Sabaratnam’s research focuses on how mushrooms might someday help fight off dementia, which impacts approximately 50 million people today–with 10 million more added each year. She and her team reviewed studies of 20 different medicinal mushrooms thought to improve brain function, and about 80 different metabolites isolated from those mushrooms that were tested in cells in the lab and in mice. Their findings indicate that these metabolites improved recovery and function in damaged neural cells, and also had antioxidant and anti-inflammatory benefits.

“We have shown in lab experiments, yes, some of these properties are there…but it’s quite a long way to go” in terms of the mushroom extracts’ effect on humans. The edible mushrooms that contain high levels of nutrients and antioxidants are high in fiber and lower in cholesterol, and make for a positive addition to any diet.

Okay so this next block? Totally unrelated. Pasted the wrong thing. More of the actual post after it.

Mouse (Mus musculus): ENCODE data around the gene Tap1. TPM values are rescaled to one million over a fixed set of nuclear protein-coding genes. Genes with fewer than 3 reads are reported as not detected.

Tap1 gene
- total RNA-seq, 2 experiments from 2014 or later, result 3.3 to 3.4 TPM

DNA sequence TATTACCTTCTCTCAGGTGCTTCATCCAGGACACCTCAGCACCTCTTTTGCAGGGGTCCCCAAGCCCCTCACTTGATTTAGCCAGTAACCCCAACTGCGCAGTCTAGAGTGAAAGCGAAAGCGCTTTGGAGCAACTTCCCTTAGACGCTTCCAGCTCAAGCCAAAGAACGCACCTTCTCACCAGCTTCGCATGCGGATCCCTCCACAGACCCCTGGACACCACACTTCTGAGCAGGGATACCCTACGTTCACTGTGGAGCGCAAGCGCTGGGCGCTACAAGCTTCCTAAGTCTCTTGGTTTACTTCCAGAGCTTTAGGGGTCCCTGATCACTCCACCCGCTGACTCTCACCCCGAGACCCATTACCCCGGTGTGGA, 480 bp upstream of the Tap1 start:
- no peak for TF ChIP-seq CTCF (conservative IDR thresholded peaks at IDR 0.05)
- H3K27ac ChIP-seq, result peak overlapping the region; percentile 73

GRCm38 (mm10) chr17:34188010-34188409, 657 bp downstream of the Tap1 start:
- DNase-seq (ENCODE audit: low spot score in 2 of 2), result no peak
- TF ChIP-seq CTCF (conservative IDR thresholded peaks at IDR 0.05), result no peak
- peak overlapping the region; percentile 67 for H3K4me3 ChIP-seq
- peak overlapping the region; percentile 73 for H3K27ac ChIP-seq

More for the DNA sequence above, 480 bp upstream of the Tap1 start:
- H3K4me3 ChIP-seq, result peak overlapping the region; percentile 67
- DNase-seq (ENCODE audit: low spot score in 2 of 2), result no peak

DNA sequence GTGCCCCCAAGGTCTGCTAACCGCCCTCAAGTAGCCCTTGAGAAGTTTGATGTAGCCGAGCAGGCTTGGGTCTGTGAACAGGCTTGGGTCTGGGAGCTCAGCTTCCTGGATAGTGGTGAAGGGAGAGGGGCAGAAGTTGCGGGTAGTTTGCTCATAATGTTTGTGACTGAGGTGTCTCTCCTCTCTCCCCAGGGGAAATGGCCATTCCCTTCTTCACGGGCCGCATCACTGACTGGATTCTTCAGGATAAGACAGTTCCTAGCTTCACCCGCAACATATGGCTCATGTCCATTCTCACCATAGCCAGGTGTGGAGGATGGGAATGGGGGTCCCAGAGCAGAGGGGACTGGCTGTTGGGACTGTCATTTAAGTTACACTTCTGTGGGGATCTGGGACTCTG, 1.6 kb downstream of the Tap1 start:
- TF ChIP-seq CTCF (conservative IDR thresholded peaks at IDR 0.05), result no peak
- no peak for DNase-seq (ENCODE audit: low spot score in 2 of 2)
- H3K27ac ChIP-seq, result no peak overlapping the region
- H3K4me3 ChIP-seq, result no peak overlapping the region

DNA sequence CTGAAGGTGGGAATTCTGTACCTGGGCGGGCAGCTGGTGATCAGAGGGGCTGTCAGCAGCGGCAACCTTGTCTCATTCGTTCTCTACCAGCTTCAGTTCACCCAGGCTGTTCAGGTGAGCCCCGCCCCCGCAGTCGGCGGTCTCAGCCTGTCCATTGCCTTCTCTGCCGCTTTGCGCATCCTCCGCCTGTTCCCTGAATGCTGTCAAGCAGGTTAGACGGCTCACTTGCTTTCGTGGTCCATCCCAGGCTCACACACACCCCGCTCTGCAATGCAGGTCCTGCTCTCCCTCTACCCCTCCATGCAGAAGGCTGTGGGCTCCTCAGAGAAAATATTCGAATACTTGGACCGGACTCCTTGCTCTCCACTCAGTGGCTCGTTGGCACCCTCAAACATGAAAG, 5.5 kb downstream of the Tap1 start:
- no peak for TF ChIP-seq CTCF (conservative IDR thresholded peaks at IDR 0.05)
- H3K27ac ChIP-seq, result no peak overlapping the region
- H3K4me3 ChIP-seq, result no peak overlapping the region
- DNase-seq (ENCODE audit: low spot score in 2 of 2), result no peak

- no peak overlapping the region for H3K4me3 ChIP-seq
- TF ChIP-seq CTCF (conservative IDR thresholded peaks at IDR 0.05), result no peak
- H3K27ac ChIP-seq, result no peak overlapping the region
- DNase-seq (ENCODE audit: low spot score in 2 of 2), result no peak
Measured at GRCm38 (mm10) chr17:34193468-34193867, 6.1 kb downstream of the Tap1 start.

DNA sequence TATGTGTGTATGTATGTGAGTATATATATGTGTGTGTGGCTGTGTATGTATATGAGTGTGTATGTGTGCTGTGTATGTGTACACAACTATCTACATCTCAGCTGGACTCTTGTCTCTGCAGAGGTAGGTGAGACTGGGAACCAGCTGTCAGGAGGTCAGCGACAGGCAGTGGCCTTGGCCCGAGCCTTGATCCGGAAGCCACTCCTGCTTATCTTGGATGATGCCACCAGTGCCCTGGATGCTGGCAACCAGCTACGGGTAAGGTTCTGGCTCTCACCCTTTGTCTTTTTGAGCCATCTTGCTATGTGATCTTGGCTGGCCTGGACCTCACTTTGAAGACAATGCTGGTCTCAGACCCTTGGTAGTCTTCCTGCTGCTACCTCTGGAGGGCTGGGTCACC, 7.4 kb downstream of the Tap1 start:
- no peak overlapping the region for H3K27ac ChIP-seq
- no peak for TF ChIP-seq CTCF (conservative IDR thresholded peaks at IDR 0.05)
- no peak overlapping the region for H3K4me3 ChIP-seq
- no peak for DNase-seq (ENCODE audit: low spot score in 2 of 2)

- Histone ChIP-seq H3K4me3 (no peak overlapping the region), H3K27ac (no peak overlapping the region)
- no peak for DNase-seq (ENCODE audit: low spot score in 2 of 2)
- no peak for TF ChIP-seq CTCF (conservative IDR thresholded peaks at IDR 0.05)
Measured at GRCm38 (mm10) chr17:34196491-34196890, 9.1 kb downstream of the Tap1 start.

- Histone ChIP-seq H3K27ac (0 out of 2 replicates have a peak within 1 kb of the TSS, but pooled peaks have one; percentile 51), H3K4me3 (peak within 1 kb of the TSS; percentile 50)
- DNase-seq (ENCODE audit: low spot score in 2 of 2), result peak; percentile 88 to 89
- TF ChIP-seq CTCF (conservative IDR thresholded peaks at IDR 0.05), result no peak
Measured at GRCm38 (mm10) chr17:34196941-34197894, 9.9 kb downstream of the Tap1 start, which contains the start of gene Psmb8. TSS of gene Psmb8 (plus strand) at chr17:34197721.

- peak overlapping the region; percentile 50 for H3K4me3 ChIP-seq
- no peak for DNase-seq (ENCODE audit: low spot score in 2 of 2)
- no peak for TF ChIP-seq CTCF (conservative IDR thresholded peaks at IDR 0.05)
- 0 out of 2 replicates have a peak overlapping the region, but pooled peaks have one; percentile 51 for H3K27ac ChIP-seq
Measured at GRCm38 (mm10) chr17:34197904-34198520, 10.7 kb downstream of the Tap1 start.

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Q & A With Jill Carnahan MD, ABFM, ABIHM, IFMCP

Dr. Jill Carnahan is a board certified physician in both Family Medicine and Integrative Holistic Medicine. In her practice, she emphasizes an integrative holistic approach to wellness, using both conventional medicine and evidence-based complementary therapies. Dr. Carnahan’s own journey through breast cancer was a powerful force in shaping her passion to teach people how to heal with functional medicine.

Q: Dr. Jill, what sparked your interest in anti-aging and preventive medicine? How has it changed your practice?

A: I was diagnosed with a very aggressive breast cancer at the age of twenty-five. I was able to survive, beat the cancer and go on to thriving and living well through integrative holistic medicine, diet/nutrition principles and functional medicine.

I wouldn’t have it any other way, and I believe that I’ve been given a new chance at life and health so that I can help others! It’s my mission and passion to share that knowledge to help patients in their own healing journey.